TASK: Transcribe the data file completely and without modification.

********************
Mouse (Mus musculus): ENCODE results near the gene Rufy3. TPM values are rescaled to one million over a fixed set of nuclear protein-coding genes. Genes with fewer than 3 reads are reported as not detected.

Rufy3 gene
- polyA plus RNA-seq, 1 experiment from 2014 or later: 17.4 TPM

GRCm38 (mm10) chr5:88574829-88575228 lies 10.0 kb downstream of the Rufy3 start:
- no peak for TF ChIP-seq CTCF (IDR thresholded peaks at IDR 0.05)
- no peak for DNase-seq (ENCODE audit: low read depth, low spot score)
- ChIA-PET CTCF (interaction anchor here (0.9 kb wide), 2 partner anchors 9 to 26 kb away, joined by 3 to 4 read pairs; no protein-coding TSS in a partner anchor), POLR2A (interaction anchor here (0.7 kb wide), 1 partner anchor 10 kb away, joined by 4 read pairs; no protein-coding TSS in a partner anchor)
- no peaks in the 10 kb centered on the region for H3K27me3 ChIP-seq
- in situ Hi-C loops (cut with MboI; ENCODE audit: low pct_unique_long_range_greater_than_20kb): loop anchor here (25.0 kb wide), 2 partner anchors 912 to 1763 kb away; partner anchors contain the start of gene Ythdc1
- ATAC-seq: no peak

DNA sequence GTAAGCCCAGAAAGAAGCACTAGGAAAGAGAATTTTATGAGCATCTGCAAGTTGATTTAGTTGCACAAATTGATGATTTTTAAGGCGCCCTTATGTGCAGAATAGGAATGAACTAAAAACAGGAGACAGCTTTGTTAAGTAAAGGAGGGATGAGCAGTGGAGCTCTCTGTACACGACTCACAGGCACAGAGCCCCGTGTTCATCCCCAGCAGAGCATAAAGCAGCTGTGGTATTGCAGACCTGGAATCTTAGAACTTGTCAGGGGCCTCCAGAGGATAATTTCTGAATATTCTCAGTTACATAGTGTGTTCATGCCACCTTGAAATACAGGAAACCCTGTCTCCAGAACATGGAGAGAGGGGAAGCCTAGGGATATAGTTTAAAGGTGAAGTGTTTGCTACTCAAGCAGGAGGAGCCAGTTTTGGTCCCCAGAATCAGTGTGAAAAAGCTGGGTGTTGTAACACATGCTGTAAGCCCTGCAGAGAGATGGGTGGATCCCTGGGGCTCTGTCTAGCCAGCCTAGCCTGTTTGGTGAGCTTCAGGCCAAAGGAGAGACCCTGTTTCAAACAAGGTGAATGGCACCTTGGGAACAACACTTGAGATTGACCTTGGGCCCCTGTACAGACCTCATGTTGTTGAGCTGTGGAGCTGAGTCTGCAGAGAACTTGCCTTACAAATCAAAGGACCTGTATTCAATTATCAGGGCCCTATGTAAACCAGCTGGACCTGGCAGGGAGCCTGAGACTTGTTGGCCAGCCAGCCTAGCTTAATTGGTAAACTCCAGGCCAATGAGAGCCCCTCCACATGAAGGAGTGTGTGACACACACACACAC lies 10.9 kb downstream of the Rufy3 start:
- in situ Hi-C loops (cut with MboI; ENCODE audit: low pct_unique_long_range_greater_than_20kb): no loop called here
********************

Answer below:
Mouse (Mus musculus): ENCODE results near the gene Rufy3. TPM values are rescaled to one million over a fixed set of nuclear protein-coding genes. Genes with fewer than 3 reads are reported as not detected.

Rufy3 gene
- polyA plus RNA-seq, 1 experiment from 2014 or later: 17.4 TPM

GRCm38 (mm10) chr5:88574829-88575228 lies 10.0 kb downstream of the Rufy3 start:
- no peak for TF ChIP-seq CTCF (IDR thresholded peaks at IDR 0.05)
- no peak for DNase-seq (ENCODE audit: low read depth, low spot score)
- ChIA-PET CTCF (interaction anchor here (0.9 kb wide), 2 partner anchors 9 to 26 kb away, joined by 3 to 4 read pairs; no protein-coding TSS in a partner anchor), POLR2A (interaction anchor here (0.7 kb wide), 1 partner anchor 10 kb away, joined by 4 read pairs; no protein-coding TSS in a partner anchor)
- no peaks in the 10 kb centered on the region for H3K27me3 ChIP-seq
- in situ Hi-C loops (cut with MboI; ENCODE audit: low pct_unique_long_range_greater_than_20kb): loop anchor here (25.0 kb wide), 2 partner anchors 912 to 1763 kb away; partner anchors contain the start of gene Ythdc1
- ATAC-seq: no peak

DNA sequence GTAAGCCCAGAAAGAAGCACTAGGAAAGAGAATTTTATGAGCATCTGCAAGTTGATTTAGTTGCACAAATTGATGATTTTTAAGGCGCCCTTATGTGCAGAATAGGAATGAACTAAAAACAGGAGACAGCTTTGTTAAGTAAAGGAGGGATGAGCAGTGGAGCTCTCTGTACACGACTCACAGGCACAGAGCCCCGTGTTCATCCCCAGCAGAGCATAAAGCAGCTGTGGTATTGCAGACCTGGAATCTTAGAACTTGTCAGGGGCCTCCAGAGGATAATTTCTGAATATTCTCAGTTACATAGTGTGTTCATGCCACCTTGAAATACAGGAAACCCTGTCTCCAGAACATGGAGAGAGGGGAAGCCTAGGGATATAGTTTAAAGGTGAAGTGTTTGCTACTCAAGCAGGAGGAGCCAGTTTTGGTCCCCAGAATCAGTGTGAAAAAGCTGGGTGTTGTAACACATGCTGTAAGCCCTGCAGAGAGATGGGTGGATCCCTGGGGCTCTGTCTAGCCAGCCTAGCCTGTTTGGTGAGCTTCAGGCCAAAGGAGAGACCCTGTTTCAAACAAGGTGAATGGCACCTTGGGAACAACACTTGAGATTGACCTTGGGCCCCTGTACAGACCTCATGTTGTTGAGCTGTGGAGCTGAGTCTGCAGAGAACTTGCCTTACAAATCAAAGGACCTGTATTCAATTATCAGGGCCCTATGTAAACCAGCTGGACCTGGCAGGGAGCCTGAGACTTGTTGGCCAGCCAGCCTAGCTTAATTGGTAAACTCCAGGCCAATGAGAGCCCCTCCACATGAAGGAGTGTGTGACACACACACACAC lies 10.9 kb downstream of the Rufy3 start:
- in situ Hi-C loops (cut with MboI; ENCODE audit: low pct_unique_long_range_greater_than_20kb): no loop called here